14 billion tons of oil – the world’s energy consumption in 2017

I found it difficult to grasp the amount given in the following tweet:

It can be hard to get your head around just how much energy the world uses. Expressed in terms of oil, it was equivalent to almost 14 billion metric tons of the stuff in 2017. https://twitter.com/DropBill/status/1177916708830547970

So how much is 14 billion metric tons of oil? How can one get a feeling for such a large number?

Here is my try to visualize 14,000,000,000 metric tons of oil as a mountain.

World energy consumption in 2017 (about the same in 2018) visualized as a cone shaped mountain of 14 billion metric tons of oil. The mountain is located in the Piedmont in northern Italy in front of Monte Viso. [The image is from Google Earth.]
The energy consumption of the whole world in 2017 (14.000.000.000 metric tons of oil) next to the alpes in the Piedmont. [The image is from Google Earth.]
The energy consumption of the whole world in 2017 on a map showing the mediterranean sea. [The image is from Google Earth.]

A metric ton of oil equivalent is simply an energy unit just like joule or kilowatt-hours are. It is defined as the amount of energy that gets released by burning one ton (1000 kg) of crude oil.

Using a cone makes the result look like a mountain. To me that picture is more useful than the reference to a train full of barrels reaching x times around the globe.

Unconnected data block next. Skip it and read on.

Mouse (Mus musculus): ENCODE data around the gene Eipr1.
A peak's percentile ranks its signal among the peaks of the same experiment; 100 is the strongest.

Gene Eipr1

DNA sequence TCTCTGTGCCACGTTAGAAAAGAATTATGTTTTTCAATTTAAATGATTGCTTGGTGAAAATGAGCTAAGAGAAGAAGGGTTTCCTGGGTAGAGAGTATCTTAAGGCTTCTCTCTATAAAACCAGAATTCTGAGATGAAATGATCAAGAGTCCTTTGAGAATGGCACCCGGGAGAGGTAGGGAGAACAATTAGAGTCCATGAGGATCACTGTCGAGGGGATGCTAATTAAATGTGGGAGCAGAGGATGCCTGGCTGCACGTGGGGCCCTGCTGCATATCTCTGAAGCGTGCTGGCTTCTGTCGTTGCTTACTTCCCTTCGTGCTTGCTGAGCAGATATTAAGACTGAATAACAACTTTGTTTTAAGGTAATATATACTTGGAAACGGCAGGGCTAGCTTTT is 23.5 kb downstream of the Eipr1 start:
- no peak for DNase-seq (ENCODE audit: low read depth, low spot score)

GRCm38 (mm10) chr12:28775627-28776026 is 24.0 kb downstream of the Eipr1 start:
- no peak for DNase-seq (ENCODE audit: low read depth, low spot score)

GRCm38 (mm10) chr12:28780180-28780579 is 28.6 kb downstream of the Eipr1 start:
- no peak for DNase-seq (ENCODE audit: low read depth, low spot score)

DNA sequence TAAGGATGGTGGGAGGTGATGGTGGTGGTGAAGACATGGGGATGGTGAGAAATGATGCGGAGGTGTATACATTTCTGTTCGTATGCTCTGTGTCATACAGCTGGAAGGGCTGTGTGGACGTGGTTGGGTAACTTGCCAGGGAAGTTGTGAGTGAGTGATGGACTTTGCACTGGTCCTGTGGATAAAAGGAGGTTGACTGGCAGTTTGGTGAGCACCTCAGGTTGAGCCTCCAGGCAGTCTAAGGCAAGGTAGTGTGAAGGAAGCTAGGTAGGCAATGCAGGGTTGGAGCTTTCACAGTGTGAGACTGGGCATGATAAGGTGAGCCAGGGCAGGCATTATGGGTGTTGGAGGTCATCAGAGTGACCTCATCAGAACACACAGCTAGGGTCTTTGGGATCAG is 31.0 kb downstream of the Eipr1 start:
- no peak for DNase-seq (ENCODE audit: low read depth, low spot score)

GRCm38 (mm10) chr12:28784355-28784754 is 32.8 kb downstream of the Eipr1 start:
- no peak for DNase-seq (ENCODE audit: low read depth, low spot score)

Calculating the parameters for the cone is straight forward. The volume of a cone is 1/3 of it’s base area times it’s height.

With a density of 840 kg/qm a metric ton oil equivalent would have 1.19 qm. Hence the volume of 14 billion tons is 16.67 billion qm. ( https://www.norskpetroleum.no/en/calculator/about-energy-calculator/ )

A cone with a base area radius of 3,000 meters ( 3,281 yards ) and a height of 1,769 meters ( 1,935 yards ) has that volume of 16.67 billion qm.

That’s the cone I placed in the Piedmont in front of Monte Viso.

The book “Landscapes and Geomorphology: A Very Short Introduction” by Andrew Goudie and Heather Viles states

over the whole planet, rivers transport an estimated 14 billion metric tons of sediment to the oceans per year

So that’s another picture for 14 billion metric tons that might help to cope with that number.

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